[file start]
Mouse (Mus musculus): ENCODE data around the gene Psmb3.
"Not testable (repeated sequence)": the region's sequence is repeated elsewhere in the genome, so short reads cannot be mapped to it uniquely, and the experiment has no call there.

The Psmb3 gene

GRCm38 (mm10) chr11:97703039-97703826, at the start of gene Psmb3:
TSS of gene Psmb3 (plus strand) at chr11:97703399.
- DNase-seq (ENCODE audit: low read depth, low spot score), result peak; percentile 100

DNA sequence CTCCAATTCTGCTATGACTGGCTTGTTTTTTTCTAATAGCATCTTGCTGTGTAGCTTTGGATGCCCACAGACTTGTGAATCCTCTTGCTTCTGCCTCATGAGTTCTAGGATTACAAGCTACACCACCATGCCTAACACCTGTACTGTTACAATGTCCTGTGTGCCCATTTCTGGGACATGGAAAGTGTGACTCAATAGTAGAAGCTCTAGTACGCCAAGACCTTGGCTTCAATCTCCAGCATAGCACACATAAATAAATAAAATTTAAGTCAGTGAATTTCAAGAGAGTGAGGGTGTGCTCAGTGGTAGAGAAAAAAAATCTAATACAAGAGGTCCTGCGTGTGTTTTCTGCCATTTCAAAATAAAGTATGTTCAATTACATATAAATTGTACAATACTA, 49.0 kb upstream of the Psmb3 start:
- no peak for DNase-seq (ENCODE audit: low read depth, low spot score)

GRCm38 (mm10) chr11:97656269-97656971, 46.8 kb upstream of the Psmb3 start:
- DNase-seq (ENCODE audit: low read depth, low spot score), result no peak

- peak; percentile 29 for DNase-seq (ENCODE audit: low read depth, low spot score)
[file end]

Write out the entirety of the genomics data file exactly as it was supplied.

Mouse (Mus musculus): ENCODE data around the gene Psmb3.
"Not testable (repeated sequence)": the region's sequence is repeated elsewhere in the genome, so short reads cannot be mapped to it uniquely, and the experiment has no call there.

The Psmb3 gene

GRCm38 (mm10) chr11:97703039-97703826, at the start of gene Psmb3:
TSS of gene Psmb3 (plus strand) at chr11:97703399.
- DNase-seq (ENCODE audit: low read depth, low spot score), result peak; percentile 100

DNA sequence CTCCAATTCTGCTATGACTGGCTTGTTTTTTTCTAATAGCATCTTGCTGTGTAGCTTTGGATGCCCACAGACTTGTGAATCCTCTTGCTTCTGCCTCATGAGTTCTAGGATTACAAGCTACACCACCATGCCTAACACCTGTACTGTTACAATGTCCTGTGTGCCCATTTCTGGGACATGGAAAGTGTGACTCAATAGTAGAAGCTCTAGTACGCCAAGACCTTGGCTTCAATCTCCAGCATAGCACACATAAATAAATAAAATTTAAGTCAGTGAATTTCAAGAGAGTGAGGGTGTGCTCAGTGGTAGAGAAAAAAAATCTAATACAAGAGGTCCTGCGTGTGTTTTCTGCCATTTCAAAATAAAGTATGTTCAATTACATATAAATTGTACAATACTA, 49.0 kb upstream of the Psmb3 start:
- no peak for DNase-seq (ENCODE audit: low read depth, low spot score)

GRCm38 (mm10) chr11:97656269-97656971, 46.8 kb upstream of the Psmb3 start:
- DNase-seq (ENCODE audit: low read depth, low spot score), result no peak

- peak; percentile 29 for DNase-seq (ENCODE audit: low read depth, low spot score)